As we've discussed, some have said that there's nothing in Law to allow the play to go back to the (Scrum) offence if advantage ends after the 80 mins. But I don't think there's anything stopping the play to go back to allow the scrum to be taken. My interpretation is that the scrum is awarded for an offence. The offence has happened before time is up, it seems fair to me to complete the scrum. Go play the advantage then blow if there is none and end the game seems a bit like "gotcha" refereeing.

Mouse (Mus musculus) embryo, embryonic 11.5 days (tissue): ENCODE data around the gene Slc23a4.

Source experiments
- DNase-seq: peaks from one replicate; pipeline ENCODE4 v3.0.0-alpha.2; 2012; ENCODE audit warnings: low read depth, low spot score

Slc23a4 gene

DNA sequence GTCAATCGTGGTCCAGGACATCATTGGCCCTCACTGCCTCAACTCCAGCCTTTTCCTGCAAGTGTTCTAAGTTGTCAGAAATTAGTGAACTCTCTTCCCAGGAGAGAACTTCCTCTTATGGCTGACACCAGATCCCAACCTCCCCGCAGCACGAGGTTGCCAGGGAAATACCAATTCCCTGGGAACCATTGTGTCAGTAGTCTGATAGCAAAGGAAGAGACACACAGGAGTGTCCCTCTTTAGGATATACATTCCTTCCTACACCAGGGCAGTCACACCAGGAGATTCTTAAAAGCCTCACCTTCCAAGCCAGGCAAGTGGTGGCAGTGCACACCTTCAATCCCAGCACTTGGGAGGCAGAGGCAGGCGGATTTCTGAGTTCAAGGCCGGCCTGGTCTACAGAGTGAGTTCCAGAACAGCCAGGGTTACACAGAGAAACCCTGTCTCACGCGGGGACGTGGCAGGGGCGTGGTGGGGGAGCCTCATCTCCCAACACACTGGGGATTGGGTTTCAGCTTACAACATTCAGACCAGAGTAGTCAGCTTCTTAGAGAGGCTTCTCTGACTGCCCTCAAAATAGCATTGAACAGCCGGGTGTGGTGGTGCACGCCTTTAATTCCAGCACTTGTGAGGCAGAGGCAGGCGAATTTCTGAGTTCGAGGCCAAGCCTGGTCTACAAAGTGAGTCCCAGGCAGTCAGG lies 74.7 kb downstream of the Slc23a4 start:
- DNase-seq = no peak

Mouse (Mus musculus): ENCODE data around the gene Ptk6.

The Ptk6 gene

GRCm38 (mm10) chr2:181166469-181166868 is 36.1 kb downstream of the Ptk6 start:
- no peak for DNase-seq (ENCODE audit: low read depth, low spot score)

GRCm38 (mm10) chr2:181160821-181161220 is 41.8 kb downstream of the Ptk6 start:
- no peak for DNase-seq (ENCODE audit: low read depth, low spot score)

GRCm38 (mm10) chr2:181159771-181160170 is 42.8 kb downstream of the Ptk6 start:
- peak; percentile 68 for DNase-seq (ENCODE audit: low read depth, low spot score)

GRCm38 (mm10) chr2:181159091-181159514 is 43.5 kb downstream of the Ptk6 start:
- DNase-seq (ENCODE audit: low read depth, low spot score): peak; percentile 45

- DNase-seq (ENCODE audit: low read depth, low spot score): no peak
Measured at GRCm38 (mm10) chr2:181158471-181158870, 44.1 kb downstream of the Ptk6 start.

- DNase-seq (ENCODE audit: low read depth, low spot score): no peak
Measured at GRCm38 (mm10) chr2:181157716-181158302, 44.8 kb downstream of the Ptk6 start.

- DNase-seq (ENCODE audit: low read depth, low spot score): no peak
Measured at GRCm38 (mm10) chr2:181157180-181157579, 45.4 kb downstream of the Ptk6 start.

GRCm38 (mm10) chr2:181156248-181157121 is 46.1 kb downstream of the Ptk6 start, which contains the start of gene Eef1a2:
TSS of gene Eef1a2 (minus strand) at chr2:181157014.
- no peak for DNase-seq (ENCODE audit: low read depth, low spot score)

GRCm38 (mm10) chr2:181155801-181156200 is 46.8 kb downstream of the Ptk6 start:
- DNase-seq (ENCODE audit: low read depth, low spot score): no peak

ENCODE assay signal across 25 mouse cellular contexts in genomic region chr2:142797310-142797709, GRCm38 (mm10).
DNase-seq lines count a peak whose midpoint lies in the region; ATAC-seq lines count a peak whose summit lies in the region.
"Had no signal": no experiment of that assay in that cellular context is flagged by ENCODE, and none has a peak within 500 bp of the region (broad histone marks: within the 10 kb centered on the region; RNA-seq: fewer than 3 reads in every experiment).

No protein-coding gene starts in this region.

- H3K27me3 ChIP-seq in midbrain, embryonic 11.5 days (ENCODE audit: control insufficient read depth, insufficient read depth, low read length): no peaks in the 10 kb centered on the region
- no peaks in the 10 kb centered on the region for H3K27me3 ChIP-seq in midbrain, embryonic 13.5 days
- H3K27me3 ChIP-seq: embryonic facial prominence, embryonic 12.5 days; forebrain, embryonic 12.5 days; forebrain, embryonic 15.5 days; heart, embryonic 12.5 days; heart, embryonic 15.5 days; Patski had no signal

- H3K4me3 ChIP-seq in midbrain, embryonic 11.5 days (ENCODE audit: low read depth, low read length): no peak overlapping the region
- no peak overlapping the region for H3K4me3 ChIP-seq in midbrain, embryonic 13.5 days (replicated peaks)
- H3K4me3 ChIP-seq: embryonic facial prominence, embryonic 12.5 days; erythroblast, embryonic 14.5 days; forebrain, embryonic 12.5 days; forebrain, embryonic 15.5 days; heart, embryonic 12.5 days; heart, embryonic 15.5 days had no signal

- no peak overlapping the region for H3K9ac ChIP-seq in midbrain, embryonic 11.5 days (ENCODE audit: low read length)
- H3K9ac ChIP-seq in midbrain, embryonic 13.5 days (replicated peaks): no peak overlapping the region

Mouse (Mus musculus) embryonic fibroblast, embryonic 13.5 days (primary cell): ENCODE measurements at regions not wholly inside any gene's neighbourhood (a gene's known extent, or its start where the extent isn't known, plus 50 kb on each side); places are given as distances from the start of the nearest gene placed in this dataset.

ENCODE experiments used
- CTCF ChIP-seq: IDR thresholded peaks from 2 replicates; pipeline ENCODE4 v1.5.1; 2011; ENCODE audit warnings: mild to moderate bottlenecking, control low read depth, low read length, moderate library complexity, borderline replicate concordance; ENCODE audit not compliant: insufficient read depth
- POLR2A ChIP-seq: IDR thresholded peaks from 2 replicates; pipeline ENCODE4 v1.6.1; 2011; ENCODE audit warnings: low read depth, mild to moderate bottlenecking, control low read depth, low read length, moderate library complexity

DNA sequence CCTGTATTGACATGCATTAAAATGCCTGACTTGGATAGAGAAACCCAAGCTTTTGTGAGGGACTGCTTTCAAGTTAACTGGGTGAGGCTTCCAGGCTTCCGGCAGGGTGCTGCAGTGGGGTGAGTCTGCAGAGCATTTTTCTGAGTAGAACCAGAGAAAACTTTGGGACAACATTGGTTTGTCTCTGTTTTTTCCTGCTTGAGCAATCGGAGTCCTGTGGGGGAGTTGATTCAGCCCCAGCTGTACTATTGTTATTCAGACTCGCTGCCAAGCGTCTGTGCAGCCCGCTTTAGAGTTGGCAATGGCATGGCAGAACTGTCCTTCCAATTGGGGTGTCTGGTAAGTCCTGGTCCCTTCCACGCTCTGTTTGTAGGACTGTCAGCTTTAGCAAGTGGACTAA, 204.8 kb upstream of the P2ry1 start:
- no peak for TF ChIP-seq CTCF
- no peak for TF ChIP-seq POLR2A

For those that say the grass routes refs don't check their watches as they may miss something. We all miss tones of things. A quick glance during a tackle right after contact has been made is unlikely to make you miss anything else. Especially if you know it's coming up to the end of the game so you know if a scrum offence happens before or after 80 mins. If its 81/92 mins then you're playing too much advantage for the knock on was after 80 mins.